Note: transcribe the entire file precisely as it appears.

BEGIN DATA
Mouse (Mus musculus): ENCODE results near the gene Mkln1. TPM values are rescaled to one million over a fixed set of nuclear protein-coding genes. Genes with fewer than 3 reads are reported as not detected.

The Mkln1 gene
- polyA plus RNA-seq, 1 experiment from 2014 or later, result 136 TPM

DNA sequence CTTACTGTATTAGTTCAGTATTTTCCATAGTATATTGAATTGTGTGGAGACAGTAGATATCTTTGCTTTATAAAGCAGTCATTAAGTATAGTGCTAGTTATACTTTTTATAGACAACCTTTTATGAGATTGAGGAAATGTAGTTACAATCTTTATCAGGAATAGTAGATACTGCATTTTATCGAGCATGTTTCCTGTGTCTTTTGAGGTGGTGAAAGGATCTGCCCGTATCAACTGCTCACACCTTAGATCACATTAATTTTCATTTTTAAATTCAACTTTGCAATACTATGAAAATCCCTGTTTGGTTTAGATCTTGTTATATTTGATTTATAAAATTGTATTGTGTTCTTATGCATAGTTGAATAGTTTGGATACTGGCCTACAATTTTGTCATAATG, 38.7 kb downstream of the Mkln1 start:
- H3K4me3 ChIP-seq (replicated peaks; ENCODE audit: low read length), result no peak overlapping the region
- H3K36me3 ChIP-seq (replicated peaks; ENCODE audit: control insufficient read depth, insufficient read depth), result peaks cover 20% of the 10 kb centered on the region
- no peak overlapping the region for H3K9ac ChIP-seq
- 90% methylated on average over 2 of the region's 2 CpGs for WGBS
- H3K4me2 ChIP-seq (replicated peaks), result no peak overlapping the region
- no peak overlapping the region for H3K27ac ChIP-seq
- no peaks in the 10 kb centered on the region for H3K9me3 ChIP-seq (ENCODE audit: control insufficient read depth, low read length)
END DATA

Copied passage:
Mouse (Mus musculus): ENCODE results near the gene Mkln1. TPM values are rescaled to one million over a fixed set of nuclear protein-coding genes. Genes with fewer than 3 reads are reported as not detected.

The Mkln1 gene
- polyA plus RNA-seq, 1 experiment from 2014 or later, result 136 TPM

DNA sequence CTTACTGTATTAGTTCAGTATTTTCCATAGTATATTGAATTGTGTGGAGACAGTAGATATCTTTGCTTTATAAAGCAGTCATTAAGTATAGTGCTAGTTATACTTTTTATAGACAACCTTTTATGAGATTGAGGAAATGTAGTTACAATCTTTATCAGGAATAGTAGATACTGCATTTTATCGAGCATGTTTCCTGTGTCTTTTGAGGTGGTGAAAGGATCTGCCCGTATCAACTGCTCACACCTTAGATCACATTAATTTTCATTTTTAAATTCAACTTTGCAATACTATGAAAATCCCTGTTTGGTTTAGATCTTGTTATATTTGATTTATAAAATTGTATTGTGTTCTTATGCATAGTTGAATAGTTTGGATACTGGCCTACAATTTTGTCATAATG, 38.7 kb downstream of the Mkln1 start:
- H3K4me3 ChIP-seq (replicated peaks; ENCODE audit: low read length), result no peak overlapping the region
- H3K36me3 ChIP-seq (replicated peaks; ENCODE audit: control insufficient read depth, insufficient read depth), result peaks cover 20% of the 10 kb centered on the region
- no peak overlapping the region for H3K9ac ChIP-seq
- 90% methylated on average over 2 of the region's 2 CpGs for WGBS
- H3K4me2 ChIP-seq (replicated peaks), result no peak overlapping the region
- no peak overlapping the region for H3K27ac ChIP-seq
- no peaks in the 10 kb centered on the region for H3K9me3 ChIP-seq (ENCODE audit: control insufficient read depth, low read length)